COLORADO SPRINGS, Colo. - Materials used in modern home construction burn hotter and faster. It's more important than ever to have an escape plan should your house catch on fire.
It also means firefighters have had to adapt their tactics and training when it comes to fighting these fires.
A study by Underwriters Laboratory found that thirty years ago, you might have as long as seventeen minutes from the time the smoke alarm sounded until survival was impossible. Today that number is down to three minutes.
Firefighter trainees spend a lot more time in the classroom studying fire behavior. They have learned to be more efficient in many areas, from the way they dress to how they charge their hoses to how they conduct searches.
CSFD Training Officer Lt. Jason Buckingham says the average home burns about five-times faster now than traditional wood-frame homes of thirty years ago. Temperatures inside a burning home can reach 900-1,000 degrees and a firefighter in full gear can only last a few seconds in that environment.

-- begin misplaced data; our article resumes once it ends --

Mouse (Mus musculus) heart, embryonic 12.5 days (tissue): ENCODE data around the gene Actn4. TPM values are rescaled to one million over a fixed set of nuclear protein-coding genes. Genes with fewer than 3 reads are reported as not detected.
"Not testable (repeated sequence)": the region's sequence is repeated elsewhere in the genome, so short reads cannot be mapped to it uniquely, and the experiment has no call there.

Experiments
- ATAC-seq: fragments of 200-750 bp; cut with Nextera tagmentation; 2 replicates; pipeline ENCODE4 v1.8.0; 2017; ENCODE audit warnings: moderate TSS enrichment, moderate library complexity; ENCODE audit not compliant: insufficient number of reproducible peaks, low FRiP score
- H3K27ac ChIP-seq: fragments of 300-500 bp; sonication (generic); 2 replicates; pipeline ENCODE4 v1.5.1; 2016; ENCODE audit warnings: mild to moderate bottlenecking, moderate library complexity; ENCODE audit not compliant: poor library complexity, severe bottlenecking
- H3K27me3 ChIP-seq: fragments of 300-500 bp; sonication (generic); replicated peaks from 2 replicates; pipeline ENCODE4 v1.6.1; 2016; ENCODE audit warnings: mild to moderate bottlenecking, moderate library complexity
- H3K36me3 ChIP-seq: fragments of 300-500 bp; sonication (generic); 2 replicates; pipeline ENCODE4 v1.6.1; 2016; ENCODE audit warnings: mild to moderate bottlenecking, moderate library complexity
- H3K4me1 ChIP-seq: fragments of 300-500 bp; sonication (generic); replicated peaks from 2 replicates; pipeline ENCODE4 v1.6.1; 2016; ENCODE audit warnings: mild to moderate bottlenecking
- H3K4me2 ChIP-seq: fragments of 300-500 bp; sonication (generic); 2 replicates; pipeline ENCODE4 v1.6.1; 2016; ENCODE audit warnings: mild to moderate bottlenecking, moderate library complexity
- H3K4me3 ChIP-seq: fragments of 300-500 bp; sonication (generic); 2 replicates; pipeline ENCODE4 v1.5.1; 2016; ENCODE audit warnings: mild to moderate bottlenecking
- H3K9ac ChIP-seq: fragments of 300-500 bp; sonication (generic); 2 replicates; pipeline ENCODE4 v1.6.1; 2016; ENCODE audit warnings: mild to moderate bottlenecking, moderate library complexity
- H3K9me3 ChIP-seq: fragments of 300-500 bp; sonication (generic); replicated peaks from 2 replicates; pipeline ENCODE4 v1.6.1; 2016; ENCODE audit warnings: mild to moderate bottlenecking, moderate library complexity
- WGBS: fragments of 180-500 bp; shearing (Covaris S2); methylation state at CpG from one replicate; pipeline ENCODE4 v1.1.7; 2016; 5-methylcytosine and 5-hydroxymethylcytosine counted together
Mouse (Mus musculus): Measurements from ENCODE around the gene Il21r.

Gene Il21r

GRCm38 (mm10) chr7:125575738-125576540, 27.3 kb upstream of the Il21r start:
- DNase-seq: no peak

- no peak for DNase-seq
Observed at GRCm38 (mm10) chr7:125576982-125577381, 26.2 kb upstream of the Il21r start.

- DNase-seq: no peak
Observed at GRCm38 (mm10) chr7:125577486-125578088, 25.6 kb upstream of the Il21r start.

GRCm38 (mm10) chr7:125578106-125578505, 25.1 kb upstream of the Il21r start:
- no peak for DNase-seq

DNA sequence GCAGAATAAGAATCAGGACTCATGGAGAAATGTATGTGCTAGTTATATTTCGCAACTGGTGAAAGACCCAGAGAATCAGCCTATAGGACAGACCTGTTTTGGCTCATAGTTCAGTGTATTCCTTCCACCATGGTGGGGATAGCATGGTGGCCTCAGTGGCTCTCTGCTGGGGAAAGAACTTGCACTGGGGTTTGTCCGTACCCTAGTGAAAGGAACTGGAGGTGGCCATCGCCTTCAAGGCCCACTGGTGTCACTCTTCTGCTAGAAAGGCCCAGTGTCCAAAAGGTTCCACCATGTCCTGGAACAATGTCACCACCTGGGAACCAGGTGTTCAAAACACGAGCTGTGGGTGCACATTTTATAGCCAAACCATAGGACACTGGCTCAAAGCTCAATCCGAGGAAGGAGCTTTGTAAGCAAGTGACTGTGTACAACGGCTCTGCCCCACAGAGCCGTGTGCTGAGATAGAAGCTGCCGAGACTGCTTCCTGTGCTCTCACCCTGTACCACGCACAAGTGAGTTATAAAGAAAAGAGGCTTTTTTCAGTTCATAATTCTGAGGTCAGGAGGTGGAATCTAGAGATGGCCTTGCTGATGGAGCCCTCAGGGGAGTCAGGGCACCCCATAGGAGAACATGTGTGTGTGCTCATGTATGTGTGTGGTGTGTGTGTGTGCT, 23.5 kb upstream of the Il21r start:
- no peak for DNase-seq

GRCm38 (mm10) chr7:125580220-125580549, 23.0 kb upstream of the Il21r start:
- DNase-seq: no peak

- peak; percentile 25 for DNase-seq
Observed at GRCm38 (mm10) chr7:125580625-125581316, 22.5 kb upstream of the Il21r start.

Firefighters have gone from having eight-to-ten minutes from the time they open the door until they're putting water on the flames to now having less than three minutes.
A major tactical change fire crews have implemented is to start spraying water around the entire environment on their way to finding the fire, cooling the smoke and hot gasses to prevent them from re-lighting behind them.
Firefighters have learned how to fight fires more quickly and efficiently while keeping safety a top priority.
A final thought from the Colorado Springs Fire Department... make sure you have working smoke alarms in every bedroom and on every floor. Test them regularly and change the batteries, if needed, twice a year when the time changes.